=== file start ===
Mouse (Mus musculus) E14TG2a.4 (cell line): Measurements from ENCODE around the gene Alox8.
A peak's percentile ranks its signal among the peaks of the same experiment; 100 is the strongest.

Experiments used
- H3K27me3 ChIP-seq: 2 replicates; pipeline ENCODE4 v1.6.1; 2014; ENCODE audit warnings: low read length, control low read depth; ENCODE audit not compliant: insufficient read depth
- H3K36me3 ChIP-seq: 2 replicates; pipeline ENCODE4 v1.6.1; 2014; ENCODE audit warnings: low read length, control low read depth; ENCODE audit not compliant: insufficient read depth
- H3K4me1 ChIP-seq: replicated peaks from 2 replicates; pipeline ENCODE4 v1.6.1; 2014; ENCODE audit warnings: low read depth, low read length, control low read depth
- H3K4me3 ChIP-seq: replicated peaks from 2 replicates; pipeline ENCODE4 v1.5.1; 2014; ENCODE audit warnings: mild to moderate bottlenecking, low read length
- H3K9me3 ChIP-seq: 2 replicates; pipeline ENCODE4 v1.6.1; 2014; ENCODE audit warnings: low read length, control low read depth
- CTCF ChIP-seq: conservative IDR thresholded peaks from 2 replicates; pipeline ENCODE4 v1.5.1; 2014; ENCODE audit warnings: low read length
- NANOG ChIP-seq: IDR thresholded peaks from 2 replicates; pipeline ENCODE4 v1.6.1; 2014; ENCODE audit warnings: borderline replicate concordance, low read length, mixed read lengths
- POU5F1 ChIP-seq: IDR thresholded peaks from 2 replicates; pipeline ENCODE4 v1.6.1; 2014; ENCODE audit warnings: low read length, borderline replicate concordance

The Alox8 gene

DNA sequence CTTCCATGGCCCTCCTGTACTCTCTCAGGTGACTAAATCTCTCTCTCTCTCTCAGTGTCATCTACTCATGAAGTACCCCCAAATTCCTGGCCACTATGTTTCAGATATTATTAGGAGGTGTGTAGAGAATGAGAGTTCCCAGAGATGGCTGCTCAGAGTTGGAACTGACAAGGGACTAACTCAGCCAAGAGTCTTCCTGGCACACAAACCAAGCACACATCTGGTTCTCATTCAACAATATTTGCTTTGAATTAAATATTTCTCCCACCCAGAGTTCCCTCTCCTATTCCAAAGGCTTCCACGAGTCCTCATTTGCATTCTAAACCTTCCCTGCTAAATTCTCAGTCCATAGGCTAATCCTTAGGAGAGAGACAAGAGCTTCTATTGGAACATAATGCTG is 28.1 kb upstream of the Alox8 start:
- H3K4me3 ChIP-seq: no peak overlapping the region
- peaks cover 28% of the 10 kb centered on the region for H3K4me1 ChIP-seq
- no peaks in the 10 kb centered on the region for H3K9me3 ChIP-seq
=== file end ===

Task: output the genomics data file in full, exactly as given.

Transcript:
Mouse (Mus musculus) E14TG2a.4 (cell line): Measurements from ENCODE around the gene Alox8.
A peak's percentile ranks its signal among the peaks of the same experiment; 100 is the strongest.

Experiments used
- H3K27me3 ChIP-seq: 2 replicates; pipeline ENCODE4 v1.6.1; 2014; ENCODE audit warnings: low read length, control low read depth; ENCODE audit not compliant: insufficient read depth
- H3K36me3 ChIP-seq: 2 replicates; pipeline ENCODE4 v1.6.1; 2014; ENCODE audit warnings: low read length, control low read depth; ENCODE audit not compliant: insufficient read depth
- H3K4me1 ChIP-seq: replicated peaks from 2 replicates; pipeline ENCODE4 v1.6.1; 2014; ENCODE audit warnings: low read depth, low read length, control low read depth
- H3K4me3 ChIP-seq: replicated peaks from 2 replicates; pipeline ENCODE4 v1.5.1; 2014; ENCODE audit warnings: mild to moderate bottlenecking, low read length
- H3K9me3 ChIP-seq: 2 replicates; pipeline ENCODE4 v1.6.1; 2014; ENCODE audit warnings: low read length, control low read depth
- CTCF ChIP-seq: conservative IDR thresholded peaks from 2 replicates; pipeline ENCODE4 v1.5.1; 2014; ENCODE audit warnings: low read length
- NANOG ChIP-seq: IDR thresholded peaks from 2 replicates; pipeline ENCODE4 v1.6.1; 2014; ENCODE audit warnings: borderline replicate concordance, low read length, mixed read lengths
- POU5F1 ChIP-seq: IDR thresholded peaks from 2 replicates; pipeline ENCODE4 v1.6.1; 2014; ENCODE audit warnings: low read length, borderline replicate concordance

The Alox8 gene

DNA sequence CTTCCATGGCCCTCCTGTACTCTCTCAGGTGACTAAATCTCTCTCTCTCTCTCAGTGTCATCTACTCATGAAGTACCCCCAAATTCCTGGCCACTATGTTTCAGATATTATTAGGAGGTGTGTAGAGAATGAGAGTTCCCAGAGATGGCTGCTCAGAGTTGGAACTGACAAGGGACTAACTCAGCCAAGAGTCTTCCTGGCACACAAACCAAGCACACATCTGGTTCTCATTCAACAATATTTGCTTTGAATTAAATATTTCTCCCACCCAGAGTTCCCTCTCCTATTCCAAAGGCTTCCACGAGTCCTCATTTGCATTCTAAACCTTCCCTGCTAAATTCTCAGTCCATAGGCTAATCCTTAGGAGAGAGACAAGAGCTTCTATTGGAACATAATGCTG is 28.1 kb upstream of the Alox8 start:
- H3K4me3 ChIP-seq: no peak overlapping the region
- peaks cover 28% of the 10 kb centered on the region for H3K4me1 ChIP-seq
- no peaks in the 10 kb centered on the region for H3K9me3 ChIP-seq